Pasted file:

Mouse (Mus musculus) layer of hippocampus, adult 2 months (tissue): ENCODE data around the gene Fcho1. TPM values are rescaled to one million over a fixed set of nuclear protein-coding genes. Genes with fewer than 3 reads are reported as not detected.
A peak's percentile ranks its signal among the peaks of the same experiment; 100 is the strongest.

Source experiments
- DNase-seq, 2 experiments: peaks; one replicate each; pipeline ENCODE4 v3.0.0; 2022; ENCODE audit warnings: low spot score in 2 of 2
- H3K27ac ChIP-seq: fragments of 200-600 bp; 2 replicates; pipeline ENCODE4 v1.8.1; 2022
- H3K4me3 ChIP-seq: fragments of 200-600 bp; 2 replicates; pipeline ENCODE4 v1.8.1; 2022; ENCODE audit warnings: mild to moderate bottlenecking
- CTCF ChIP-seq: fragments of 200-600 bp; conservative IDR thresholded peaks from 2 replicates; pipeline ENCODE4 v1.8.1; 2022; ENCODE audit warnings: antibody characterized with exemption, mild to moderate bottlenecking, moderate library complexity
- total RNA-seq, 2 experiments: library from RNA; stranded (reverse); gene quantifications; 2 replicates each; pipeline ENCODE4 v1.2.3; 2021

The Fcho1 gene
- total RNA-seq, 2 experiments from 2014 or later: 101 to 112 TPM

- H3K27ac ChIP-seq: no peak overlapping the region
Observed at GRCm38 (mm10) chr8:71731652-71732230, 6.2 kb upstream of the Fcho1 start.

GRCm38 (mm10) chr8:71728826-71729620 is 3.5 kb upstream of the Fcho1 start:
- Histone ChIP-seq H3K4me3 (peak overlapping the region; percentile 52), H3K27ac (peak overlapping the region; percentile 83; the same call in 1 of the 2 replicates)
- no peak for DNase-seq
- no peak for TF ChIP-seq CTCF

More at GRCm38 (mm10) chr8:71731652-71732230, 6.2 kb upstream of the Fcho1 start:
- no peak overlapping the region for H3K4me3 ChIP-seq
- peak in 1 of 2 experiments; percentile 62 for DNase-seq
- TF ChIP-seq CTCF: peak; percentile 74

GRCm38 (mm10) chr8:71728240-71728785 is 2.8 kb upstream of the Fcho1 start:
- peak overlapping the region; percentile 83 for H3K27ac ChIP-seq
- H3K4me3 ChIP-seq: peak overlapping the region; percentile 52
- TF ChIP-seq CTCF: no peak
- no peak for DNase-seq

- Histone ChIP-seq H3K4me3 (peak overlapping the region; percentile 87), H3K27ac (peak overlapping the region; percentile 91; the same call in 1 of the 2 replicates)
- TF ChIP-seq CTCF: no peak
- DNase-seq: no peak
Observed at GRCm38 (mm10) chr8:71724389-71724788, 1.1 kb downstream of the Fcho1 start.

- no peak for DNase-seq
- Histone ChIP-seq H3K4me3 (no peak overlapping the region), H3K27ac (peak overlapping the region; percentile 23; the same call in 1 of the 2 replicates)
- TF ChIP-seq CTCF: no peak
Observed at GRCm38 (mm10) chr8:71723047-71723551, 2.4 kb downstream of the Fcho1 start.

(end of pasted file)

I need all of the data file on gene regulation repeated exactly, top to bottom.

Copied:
Mouse (Mus musculus) layer of hippocampus, adult 2 months (tissue): ENCODE data around the gene Fcho1. TPM values are rescaled to one million over a fixed set of nuclear protein-coding genes. Genes with fewer than 3 reads are reported as not detected.
A peak's percentile ranks its signal among the peaks of the same experiment; 100 is the strongest.

Source experiments
- DNase-seq, 2 experiments: peaks; one replicate each; pipeline ENCODE4 v3.0.0; 2022; ENCODE audit warnings: low spot score in 2 of 2
- H3K27ac ChIP-seq: fragments of 200-600 bp; 2 replicates; pipeline ENCODE4 v1.8.1; 2022
- H3K4me3 ChIP-seq: fragments of 200-600 bp; 2 replicates; pipeline ENCODE4 v1.8.1; 2022; ENCODE audit warnings: mild to moderate bottlenecking
- CTCF ChIP-seq: fragments of 200-600 bp; conservative IDR thresholded peaks from 2 replicates; pipeline ENCODE4 v1.8.1; 2022; ENCODE audit warnings: antibody characterized with exemption, mild to moderate bottlenecking, moderate library complexity
- total RNA-seq, 2 experiments: library from RNA; stranded (reverse); gene quantifications; 2 replicates each; pipeline ENCODE4 v1.2.3; 2021

The Fcho1 gene
- total RNA-seq, 2 experiments from 2014 or later: 101 to 112 TPM

- H3K27ac ChIP-seq: no peak overlapping the region
Observed at GRCm38 (mm10) chr8:71731652-71732230, 6.2 kb upstream of the Fcho1 start.

GRCm38 (mm10) chr8:71728826-71729620 is 3.5 kb upstream of the Fcho1 start:
- Histone ChIP-seq H3K4me3 (peak overlapping the region; percentile 52), H3K27ac (peak overlapping the region; percentile 83; the same call in 1 of the 2 replicates)
- no peak for DNase-seq
- no peak for TF ChIP-seq CTCF

More at GRCm38 (mm10) chr8:71731652-71732230, 6.2 kb upstream of the Fcho1 start:
- no peak overlapping the region for H3K4me3 ChIP-seq
- peak in 1 of 2 experiments; percentile 62 for DNase-seq
- TF ChIP-seq CTCF: peak; percentile 74

GRCm38 (mm10) chr8:71728240-71728785 is 2.8 kb upstream of the Fcho1 start:
- peak overlapping the region; percentile 83 for H3K27ac ChIP-seq
- H3K4me3 ChIP-seq: peak overlapping the region; percentile 52
- TF ChIP-seq CTCF: no peak
- no peak for DNase-seq

- Histone ChIP-seq H3K4me3 (peak overlapping the region; percentile 87), H3K27ac (peak overlapping the region; percentile 91; the same call in 1 of the 2 replicates)
- TF ChIP-seq CTCF: no peak
- DNase-seq: no peak
Observed at GRCm38 (mm10) chr8:71724389-71724788, 1.1 kb downstream of the Fcho1 start.

- no peak for DNase-seq
- Histone ChIP-seq H3K4me3 (no peak overlapping the region), H3K27ac (peak overlapping the region; percentile 23; the same call in 1 of the 2 replicates)
- TF ChIP-seq CTCF: no peak
Observed at GRCm38 (mm10) chr8:71723047-71723551, 2.4 kb downstream of the Fcho1 start.